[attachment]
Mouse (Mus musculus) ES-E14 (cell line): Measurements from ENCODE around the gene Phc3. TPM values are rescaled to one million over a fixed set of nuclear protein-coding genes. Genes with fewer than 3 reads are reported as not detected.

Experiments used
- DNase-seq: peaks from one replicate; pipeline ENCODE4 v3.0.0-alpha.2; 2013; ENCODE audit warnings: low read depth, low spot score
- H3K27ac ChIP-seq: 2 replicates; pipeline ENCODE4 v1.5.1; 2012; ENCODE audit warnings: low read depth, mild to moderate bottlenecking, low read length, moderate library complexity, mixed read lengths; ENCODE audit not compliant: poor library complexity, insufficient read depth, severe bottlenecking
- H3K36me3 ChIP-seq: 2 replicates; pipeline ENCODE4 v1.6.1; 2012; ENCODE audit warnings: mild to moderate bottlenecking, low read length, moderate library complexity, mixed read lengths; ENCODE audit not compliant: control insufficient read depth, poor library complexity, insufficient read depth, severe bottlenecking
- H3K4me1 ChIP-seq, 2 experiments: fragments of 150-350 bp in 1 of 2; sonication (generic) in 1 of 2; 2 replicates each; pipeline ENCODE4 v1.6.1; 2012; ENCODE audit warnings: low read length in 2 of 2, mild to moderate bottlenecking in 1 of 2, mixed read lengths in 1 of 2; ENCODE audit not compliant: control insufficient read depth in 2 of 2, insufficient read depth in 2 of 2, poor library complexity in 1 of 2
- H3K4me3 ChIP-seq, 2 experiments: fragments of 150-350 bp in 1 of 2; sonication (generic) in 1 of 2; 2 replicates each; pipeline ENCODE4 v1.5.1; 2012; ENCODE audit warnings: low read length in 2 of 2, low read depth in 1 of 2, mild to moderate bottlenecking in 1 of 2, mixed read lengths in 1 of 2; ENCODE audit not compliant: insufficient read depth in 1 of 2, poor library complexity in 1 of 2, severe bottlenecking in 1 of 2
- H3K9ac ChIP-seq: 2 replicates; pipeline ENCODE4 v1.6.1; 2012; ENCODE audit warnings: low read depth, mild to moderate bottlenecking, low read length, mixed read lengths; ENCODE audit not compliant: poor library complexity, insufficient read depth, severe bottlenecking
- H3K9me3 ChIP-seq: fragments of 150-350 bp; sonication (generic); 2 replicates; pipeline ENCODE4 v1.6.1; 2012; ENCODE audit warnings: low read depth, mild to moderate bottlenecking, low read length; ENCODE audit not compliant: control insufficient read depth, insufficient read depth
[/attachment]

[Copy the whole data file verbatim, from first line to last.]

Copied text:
Mouse (Mus musculus) ES-E14 (cell line): Measurements from ENCODE around the gene Phc3. TPM values are rescaled to one million over a fixed set of nuclear protein-coding genes. Genes with fewer than 3 reads are reported as not detected.

Experiments used
- DNase-seq: peaks from one replicate; pipeline ENCODE4 v3.0.0-alpha.2; 2013; ENCODE audit warnings: low read depth, low spot score
- H3K27ac ChIP-seq: 2 replicates; pipeline ENCODE4 v1.5.1; 2012; ENCODE audit warnings: low read depth, mild to moderate bottlenecking, low read length, moderate library complexity, mixed read lengths; ENCODE audit not compliant: poor library complexity, insufficient read depth, severe bottlenecking
- H3K36me3 ChIP-seq: 2 replicates; pipeline ENCODE4 v1.6.1; 2012; ENCODE audit warnings: mild to moderate bottlenecking, low read length, moderate library complexity, mixed read lengths; ENCODE audit not compliant: control insufficient read depth, poor library complexity, insufficient read depth, severe bottlenecking
- H3K4me1 ChIP-seq, 2 experiments: fragments of 150-350 bp in 1 of 2; sonication (generic) in 1 of 2; 2 replicates each; pipeline ENCODE4 v1.6.1; 2012; ENCODE audit warnings: low read length in 2 of 2, mild to moderate bottlenecking in 1 of 2, mixed read lengths in 1 of 2; ENCODE audit not compliant: control insufficient read depth in 2 of 2, insufficient read depth in 2 of 2, poor library complexity in 1 of 2
- H3K4me3 ChIP-seq, 2 experiments: fragments of 150-350 bp in 1 of 2; sonication (generic) in 1 of 2; 2 replicates each; pipeline ENCODE4 v1.5.1; 2012; ENCODE audit warnings: low read length in 2 of 2, low read depth in 1 of 2, mild to moderate bottlenecking in 1 of 2, mixed read lengths in 1 of 2; ENCODE audit not compliant: insufficient read depth in 1 of 2, poor library complexity in 1 of 2, severe bottlenecking in 1 of 2
- H3K9ac ChIP-seq: 2 replicates; pipeline ENCODE4 v1.6.1; 2012; ENCODE audit warnings: low read depth, mild to moderate bottlenecking, low read length, mixed read lengths; ENCODE audit not compliant: poor library complexity, insufficient read depth, severe bottlenecking
- H3K9me3 ChIP-seq: fragments of 150-350 bp; sonication (generic); 2 replicates; pipeline ENCODE4 v1.6.1; 2012; ENCODE audit warnings: low read depth, mild to moderate bottlenecking, low read length; ENCODE audit not compliant: control insufficient read depth, insufficient read depth